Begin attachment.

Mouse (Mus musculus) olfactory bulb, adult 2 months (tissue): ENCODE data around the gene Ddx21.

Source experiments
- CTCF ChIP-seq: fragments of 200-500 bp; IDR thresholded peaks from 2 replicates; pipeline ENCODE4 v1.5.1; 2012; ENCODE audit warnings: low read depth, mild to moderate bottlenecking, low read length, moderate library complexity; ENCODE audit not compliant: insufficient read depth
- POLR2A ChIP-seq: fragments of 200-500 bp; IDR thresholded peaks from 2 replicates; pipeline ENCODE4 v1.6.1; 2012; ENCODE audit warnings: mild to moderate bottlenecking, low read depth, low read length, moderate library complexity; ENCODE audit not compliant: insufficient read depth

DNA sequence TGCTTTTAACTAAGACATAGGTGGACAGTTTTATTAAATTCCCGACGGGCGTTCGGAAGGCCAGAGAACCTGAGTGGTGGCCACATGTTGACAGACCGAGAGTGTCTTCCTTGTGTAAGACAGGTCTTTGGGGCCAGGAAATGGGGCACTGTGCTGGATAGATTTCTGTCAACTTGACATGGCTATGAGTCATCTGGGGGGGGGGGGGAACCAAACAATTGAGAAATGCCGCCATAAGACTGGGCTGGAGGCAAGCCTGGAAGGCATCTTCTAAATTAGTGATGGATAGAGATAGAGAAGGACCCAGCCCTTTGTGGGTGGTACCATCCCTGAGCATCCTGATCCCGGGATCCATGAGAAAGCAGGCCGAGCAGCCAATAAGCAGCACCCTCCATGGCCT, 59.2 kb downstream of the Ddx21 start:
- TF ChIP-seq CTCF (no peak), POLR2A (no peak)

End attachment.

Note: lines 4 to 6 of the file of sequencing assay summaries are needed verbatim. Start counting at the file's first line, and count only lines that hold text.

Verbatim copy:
- POLR2A ChIP-seq: fragments of 200-500 bp; IDR thresholded peaks from 2 replicates; pipeline ENCODE4 v1.6.1; 2012; ENCODE audit warnings: mild to moderate bottlenecking, low read depth, low read length, moderate library complexity; ENCODE audit not compliant: insufficient read depth

DNA sequence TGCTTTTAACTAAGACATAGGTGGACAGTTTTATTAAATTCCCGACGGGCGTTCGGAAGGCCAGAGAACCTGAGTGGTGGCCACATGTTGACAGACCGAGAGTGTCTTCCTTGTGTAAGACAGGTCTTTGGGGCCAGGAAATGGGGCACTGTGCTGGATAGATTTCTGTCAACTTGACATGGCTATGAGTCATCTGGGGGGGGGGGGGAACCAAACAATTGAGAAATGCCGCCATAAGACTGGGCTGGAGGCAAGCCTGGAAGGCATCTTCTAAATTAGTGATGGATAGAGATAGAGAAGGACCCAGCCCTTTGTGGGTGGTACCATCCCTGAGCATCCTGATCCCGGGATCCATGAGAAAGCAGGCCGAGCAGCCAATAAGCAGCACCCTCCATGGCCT, 59.2 kb downstream of the Ddx21 start:
- TF ChIP-seq CTCF (no peak), POLR2A (no peak)